This graph shows the total consumption of tobacco products per person aged 15 or over since 1920. It also charts the changing proportion of tobacco consumed as manufactured cigarettes rather than as loose tobacco used in pipes or roll-your-own cigarettes. The graph reveals the steady increase in tobacco consumption, to a high in the 1950s and early 1960s. This increase was driven partly by the growing popularity and availability of cigarettes.
The decline in smoking per adult was very gradual until the mid-1980s when stronger anti-smoking measures and increases in prices led to a decline of over 40% between 1984 and 1992. The drop in smoking then stabilised until the early 2000s, when another burst of anti-smoking legislation had a strong impact. From 2000 to 2010 the decline in consumption per adult was over 36%. The decline in loose tobacco, predominantly used for roll-your-owns, was less than for manufactured cigarettes. This was probably a response to the price rises in manufactured cigarettes, driven by increased taxes.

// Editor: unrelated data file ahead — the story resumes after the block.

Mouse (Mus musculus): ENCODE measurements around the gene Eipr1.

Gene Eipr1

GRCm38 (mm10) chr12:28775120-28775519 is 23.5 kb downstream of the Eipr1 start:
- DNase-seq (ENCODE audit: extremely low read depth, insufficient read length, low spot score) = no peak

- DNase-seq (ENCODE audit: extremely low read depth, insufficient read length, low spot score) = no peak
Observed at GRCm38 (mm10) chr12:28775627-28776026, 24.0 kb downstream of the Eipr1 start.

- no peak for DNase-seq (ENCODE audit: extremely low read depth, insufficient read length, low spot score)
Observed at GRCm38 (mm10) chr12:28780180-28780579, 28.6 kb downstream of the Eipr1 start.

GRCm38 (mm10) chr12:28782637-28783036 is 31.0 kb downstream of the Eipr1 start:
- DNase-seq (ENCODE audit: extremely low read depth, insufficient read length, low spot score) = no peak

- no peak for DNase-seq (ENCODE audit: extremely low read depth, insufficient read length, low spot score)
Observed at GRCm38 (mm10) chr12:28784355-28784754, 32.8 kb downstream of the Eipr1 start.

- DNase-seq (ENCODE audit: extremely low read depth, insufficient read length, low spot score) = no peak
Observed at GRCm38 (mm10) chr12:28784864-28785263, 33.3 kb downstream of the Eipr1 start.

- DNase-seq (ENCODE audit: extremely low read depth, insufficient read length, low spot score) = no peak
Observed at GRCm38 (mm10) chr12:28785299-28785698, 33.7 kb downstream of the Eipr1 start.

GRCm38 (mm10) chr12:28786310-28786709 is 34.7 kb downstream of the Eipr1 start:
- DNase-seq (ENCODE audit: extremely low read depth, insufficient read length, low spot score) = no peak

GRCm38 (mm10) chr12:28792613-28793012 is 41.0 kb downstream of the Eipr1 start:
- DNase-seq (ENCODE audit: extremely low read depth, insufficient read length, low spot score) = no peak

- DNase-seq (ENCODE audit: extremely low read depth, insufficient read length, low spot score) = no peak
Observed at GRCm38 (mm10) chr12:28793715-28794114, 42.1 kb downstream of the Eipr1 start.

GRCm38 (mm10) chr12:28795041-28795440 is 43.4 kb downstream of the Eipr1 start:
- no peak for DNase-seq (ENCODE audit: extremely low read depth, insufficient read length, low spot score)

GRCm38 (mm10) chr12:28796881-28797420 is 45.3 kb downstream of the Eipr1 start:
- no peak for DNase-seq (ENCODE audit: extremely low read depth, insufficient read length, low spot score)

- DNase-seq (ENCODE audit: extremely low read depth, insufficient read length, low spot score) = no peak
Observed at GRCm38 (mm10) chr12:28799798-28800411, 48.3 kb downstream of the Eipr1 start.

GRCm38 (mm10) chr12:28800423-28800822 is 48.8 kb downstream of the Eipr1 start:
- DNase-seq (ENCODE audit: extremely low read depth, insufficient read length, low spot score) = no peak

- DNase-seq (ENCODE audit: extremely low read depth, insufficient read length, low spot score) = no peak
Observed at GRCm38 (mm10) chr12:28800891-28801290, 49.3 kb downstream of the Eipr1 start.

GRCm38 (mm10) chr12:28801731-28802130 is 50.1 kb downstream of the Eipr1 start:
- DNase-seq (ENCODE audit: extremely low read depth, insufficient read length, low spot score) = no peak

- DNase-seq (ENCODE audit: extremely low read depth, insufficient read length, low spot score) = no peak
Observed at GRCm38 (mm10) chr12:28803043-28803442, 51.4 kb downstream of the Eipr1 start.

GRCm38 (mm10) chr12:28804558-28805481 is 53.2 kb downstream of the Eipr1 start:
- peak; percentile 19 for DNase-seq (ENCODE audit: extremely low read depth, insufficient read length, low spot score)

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Source: Statistics New Zealand